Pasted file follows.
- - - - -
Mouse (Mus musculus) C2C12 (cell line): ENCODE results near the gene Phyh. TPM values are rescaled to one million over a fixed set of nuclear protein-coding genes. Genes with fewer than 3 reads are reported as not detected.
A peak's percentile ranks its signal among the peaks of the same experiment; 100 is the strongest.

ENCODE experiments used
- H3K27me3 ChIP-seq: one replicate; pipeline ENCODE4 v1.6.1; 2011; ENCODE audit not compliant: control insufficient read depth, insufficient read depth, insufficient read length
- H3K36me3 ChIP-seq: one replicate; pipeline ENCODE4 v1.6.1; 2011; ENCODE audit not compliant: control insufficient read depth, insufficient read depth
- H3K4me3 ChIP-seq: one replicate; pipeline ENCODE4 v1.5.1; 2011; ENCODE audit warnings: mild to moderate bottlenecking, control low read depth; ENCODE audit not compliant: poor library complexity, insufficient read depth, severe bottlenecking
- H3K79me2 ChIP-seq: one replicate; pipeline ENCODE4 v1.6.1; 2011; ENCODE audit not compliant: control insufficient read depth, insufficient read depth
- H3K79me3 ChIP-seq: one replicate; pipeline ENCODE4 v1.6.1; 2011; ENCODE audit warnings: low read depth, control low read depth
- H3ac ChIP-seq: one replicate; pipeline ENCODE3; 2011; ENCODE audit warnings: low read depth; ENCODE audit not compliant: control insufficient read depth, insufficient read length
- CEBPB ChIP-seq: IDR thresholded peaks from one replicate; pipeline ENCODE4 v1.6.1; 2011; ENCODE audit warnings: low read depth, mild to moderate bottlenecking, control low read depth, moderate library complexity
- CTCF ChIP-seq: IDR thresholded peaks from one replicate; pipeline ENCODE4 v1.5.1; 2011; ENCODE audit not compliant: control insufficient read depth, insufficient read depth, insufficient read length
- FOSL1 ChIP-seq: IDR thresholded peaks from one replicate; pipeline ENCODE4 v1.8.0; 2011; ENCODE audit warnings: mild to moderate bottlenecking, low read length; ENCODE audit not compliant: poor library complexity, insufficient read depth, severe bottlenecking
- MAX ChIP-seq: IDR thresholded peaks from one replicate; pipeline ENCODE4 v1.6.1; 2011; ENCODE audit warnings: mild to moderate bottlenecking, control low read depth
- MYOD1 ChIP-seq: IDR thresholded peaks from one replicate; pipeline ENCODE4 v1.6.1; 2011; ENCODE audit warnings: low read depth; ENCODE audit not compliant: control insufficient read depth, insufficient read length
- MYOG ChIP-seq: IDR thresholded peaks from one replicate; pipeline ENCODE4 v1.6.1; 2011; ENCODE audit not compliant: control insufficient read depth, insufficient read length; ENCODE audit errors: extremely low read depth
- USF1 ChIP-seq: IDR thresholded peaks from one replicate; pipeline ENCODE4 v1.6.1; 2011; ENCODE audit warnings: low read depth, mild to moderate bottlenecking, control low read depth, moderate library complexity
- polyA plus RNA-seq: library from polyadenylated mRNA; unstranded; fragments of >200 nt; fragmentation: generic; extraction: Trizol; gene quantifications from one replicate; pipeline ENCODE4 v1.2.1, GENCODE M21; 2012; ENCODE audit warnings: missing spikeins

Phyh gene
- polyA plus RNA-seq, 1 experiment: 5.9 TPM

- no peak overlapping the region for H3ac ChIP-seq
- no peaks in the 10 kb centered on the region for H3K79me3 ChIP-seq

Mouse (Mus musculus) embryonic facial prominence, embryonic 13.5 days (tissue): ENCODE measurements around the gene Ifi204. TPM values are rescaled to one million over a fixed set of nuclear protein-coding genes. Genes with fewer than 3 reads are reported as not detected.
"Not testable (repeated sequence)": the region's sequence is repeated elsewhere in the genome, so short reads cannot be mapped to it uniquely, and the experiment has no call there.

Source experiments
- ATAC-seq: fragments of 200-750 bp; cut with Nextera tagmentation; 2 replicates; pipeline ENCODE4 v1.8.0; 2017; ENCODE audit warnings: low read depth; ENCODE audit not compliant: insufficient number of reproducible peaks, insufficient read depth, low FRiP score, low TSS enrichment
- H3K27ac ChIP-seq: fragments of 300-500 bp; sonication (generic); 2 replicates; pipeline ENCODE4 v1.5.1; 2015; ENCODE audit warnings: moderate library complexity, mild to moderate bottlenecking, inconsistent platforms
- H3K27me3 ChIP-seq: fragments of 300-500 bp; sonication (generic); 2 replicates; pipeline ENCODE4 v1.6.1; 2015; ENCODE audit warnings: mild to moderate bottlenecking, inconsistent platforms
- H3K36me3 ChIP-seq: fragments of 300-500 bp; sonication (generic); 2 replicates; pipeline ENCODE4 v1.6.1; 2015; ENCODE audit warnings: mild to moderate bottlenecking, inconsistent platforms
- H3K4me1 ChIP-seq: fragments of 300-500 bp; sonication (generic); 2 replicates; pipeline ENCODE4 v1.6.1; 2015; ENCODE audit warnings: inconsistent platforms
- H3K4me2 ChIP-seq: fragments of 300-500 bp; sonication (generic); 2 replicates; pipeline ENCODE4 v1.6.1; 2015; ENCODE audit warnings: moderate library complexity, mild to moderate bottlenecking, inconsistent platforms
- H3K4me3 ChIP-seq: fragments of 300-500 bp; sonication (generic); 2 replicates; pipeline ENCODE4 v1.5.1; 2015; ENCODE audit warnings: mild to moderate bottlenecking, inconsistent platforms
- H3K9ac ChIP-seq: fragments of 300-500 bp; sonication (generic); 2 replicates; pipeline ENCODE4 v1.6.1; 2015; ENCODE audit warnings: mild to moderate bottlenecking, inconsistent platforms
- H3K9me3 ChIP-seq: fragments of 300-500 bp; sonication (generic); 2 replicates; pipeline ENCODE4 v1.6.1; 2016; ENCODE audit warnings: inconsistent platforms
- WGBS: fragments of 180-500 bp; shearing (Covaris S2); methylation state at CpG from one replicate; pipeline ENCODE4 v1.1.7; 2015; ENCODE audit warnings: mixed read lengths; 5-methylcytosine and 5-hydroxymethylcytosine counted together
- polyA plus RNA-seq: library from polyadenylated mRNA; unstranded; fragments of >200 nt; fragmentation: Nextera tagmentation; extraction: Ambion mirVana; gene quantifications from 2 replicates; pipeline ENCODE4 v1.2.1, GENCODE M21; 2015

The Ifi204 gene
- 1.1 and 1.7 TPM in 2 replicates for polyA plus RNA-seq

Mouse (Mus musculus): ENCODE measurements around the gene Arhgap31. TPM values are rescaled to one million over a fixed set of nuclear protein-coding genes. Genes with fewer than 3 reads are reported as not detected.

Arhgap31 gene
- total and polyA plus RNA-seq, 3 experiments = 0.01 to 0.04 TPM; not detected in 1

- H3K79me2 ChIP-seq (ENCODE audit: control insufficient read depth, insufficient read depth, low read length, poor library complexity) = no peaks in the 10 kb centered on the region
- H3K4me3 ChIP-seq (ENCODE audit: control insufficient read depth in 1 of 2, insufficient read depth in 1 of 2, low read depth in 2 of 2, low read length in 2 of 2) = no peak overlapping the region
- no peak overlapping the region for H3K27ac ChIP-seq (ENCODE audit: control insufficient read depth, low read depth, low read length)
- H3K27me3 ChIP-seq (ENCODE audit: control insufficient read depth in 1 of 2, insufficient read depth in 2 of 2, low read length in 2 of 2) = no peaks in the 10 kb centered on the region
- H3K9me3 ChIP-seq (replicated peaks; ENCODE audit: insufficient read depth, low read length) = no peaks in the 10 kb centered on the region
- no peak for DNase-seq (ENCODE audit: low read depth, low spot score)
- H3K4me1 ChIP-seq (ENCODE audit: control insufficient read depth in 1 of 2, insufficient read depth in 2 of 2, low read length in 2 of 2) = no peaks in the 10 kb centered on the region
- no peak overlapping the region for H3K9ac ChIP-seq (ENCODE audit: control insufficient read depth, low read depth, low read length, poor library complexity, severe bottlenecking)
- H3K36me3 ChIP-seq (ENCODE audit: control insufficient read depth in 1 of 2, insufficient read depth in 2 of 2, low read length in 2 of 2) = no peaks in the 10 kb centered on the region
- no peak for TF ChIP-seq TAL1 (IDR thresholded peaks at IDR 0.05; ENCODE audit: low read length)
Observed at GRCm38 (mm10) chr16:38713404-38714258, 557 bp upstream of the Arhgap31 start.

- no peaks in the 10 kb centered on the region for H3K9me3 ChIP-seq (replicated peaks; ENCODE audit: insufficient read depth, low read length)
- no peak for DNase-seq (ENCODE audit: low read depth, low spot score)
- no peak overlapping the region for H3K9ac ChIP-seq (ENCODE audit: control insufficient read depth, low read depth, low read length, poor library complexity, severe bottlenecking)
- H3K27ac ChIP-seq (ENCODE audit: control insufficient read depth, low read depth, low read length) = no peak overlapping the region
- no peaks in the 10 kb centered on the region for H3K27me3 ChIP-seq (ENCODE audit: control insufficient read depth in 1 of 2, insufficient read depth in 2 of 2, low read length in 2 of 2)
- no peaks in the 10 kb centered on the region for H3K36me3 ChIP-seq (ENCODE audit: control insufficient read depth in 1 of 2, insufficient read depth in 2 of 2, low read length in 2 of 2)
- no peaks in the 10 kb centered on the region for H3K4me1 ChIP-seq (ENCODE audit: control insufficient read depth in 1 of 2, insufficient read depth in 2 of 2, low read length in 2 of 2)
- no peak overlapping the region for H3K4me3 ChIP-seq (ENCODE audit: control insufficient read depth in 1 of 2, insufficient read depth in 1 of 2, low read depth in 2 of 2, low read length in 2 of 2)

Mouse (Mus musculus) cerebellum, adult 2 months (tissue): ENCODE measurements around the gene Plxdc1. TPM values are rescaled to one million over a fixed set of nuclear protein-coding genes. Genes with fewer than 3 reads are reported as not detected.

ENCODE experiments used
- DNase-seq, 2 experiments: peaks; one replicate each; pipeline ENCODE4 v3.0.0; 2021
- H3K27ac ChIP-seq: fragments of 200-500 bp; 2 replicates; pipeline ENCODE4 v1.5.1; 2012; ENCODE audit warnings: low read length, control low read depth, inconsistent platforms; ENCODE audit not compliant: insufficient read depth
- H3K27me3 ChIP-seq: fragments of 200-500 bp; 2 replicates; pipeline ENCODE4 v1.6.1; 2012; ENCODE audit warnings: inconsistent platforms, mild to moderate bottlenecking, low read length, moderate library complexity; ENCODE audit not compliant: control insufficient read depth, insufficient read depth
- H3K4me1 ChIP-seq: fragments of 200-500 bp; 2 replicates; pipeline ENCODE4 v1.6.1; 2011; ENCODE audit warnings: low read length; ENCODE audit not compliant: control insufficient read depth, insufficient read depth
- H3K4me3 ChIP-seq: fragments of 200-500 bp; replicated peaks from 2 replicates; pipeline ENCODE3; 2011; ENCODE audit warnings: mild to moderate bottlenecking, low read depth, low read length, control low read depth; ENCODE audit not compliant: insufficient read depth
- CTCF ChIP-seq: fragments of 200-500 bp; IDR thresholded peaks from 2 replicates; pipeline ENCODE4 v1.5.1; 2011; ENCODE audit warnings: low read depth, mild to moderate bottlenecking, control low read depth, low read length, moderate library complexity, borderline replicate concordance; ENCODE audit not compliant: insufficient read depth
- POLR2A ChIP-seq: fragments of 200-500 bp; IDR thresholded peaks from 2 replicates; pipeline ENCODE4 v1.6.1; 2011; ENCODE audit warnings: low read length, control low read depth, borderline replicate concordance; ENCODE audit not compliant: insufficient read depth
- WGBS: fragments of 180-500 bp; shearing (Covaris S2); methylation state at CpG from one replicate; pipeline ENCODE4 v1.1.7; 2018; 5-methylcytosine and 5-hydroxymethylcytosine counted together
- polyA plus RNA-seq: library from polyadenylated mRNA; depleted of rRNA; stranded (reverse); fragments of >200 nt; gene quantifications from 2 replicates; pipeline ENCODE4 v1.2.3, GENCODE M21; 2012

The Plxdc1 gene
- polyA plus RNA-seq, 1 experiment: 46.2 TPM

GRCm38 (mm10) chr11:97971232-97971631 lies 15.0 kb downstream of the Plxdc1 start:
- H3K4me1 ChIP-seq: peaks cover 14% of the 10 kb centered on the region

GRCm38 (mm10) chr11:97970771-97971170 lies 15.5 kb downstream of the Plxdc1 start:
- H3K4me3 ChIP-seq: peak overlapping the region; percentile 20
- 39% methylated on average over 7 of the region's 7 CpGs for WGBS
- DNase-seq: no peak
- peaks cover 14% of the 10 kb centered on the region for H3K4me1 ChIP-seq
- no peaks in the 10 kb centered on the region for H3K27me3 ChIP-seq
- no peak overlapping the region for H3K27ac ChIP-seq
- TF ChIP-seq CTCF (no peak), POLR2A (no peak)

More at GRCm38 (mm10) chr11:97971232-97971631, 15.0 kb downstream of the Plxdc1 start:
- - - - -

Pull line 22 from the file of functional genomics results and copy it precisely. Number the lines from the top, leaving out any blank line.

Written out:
Mouse (Mus musculus) embryonic facial prominence, embryonic 13.5 days (tissue): ENCODE measurements around the gene Ifi204. TPM values are rescaled to one million over a fixed set of nuclear protein-coding genes. Genes with fewer than 3 reads are reported as not detected.